Robinia pseudoacacia Black Locust

Black Locust

Common name Black Locust
Botanical name Robinia pseudoacacia
Family Fabaceae
Natural range South-east USA
Mature height 10-15m
Form Upright spreading
Likes Growing spines on young branches/leaves
Dislikes Shady spots/wet soil
Where to plant Full sun
Known for Useful timber and invasive characteristics

Getting to Know the Robinia pseudoacacia: A Rough Gem?
What’s That Tree? Meet the Black Locust

Meet the Black Locust, known to the scientific community as Robinia pseudoacacia. This species, part of the Fabaceae family, hails from southeast USA. Displaying an upright spreading form, the Black Locust can grow to heights between 10-15m.

What Are the Likes and Dislikes?

The Black Locust has an interesting penchant for growing spines on its young branches and leaves. It prefers to bask in the full sun, while shady spots and wet soil are not its favorite.

Is the Black Locust an Acacia in Disguise?

The Black Locust often gets mistaken for an Acacia, thanks to its broad-spreading form and bi-pinnate leaves. Even its botanical name, False Acacia, might trick you into thinking it’s an Acacia. In some ways, you wouldn’t be completely wrong—they’re both members of the Fabaceae family, a fact evident in the seed pods formed post-flowering.

How Do These Trees Fare in Australia?

Despite its North American roots, the Black Locust enjoys considerable popularity in Australia. This robust deciduous tree, capable of reaching around 10m tall, has a particular appeal. You’ll often spot the yellow-leaved cultivar ‘Frisia’ enhancing Australian gardens, while the mop-top variant ‘Umbraculifera’ is a common sight along streets and avenues.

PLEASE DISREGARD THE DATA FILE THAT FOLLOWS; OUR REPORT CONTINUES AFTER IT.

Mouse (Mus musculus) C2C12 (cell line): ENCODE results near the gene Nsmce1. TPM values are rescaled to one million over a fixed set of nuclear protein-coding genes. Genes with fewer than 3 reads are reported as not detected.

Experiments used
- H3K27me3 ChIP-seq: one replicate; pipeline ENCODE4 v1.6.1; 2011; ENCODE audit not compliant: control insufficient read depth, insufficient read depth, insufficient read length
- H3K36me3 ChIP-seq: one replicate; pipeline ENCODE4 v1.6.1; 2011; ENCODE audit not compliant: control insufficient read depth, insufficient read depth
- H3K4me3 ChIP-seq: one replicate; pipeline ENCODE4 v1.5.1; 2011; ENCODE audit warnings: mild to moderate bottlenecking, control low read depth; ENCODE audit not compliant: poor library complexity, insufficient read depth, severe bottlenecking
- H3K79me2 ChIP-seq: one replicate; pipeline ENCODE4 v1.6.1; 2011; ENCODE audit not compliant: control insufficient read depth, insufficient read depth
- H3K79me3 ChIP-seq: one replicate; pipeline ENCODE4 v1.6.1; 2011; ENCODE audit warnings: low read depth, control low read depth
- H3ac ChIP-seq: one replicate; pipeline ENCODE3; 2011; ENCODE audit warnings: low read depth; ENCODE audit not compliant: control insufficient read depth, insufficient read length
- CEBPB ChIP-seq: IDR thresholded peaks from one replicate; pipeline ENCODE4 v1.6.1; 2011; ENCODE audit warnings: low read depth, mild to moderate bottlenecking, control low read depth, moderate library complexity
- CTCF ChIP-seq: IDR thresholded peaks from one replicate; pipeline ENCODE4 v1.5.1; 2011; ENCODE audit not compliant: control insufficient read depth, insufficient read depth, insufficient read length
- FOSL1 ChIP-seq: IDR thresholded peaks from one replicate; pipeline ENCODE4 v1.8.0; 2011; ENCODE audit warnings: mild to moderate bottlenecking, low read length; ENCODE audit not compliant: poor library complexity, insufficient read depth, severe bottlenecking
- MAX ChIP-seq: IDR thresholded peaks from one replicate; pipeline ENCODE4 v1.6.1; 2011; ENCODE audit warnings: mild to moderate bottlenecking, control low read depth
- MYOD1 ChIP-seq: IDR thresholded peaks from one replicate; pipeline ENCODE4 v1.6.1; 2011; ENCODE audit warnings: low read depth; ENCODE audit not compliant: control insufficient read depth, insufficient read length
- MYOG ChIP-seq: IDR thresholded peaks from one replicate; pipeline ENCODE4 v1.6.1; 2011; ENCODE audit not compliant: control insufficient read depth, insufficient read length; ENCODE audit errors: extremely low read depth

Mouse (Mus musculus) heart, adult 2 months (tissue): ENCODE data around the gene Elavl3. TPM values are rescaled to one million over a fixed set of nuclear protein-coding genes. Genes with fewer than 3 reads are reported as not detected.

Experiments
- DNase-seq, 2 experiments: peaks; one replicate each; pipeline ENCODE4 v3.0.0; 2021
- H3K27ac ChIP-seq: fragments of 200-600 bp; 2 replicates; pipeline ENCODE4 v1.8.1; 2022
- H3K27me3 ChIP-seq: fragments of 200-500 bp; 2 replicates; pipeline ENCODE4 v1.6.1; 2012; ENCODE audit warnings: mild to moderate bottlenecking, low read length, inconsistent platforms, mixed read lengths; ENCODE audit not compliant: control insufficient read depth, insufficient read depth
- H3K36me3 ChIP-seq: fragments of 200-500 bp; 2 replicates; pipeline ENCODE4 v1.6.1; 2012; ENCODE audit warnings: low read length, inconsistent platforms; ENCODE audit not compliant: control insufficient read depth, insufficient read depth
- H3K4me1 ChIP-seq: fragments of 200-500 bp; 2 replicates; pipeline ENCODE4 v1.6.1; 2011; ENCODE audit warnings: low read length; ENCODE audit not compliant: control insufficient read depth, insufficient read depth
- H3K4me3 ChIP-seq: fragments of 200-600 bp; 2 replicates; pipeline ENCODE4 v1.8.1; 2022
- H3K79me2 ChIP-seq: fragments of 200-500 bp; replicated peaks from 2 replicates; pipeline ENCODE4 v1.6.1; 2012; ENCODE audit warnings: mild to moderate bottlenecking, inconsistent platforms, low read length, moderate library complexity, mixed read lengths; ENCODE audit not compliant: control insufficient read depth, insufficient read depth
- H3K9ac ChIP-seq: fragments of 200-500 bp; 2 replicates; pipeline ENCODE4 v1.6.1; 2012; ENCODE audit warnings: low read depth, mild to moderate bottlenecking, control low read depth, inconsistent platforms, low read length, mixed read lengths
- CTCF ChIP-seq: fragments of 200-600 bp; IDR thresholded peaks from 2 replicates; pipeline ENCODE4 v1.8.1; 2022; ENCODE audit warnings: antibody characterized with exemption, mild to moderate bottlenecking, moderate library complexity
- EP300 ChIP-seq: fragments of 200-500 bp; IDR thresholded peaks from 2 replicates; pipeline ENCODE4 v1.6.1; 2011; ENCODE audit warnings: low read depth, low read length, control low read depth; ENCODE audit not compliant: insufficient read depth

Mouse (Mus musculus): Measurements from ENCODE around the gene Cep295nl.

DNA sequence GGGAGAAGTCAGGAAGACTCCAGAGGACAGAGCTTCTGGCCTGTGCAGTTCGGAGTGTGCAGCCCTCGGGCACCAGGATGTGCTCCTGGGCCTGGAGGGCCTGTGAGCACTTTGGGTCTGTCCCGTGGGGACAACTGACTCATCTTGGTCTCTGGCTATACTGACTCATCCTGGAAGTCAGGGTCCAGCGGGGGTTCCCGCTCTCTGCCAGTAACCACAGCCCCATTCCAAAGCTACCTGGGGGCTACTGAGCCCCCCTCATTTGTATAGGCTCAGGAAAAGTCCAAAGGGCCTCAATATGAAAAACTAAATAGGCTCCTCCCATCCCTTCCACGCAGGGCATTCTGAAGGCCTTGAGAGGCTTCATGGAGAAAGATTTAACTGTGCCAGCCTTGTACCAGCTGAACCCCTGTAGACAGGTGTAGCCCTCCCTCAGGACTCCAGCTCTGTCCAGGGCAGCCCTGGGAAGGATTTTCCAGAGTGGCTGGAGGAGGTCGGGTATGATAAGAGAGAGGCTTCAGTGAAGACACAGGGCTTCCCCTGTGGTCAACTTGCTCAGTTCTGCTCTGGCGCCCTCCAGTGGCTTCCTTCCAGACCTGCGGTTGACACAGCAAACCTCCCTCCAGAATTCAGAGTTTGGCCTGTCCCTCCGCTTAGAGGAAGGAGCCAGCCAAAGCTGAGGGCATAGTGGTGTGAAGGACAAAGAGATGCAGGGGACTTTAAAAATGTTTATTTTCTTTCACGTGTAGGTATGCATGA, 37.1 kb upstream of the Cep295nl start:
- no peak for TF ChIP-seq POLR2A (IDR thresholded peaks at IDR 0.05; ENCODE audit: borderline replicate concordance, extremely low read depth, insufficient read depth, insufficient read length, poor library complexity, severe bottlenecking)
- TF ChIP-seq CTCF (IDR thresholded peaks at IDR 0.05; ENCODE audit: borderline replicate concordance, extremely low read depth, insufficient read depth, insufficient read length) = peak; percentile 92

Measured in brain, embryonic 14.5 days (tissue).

What’s the Historical Significance of Robinias in Australia?

In the era of Australia’s gold rush, miners highly prized these trees for their structural support in mining tunnels. Their resistance to rot, even when soaked, was a major benefit. If you wander into areas of Victoria’s High Country, where old gold-digging sites lie, you’ll see these trees still self-propagating, centuries later.

What’s the Story of Black Locust in North America and Europe?

European pioneers in North America shared a similar appreciation for the Black Locust. Its dense, hard timber that could resist rotting longer than any other native wood, even as an in-ground post, was a coveted attribute. On reaching Europe, the Black Locust thrived in the warm, long summers of southern France and central Europe. It became a valuable asset for beekeepers, producing high-quality nectar.

Is the Robinia More of a Friend or a Foe?

Despite its usefulness, the Black Locust can be quite the aggressor. It proliferates relentlessly through seeds and suckers, earning itself a reputation as an ‘invasive’ species. This status holds true in Australia as well. Nevertheless, it continues to be valuable for preventing erosion and colonizing areas of disturbed soil. Thanks to its aggressive roots and nitrogen-fixing abilities, it can grow quickly even on poor soils.

Quick Facts
  1. Despite its botanical name, the Black Locust is not an Acacia but is related to it as a member of the Fabaceae family.
  2. It was highly valued during the Australian gold rush for its rot-resistant properties as tunnel support.
  3. Despite being native to North America, it’s considered an invasive species due to its aggressive spread.
Links for Further Reading
  1. Understanding the Black Locust’s Invasive Nature
  2. The Role of Black Locust in Erosion Control
  3. The History of Black Locust in the Gold Rush
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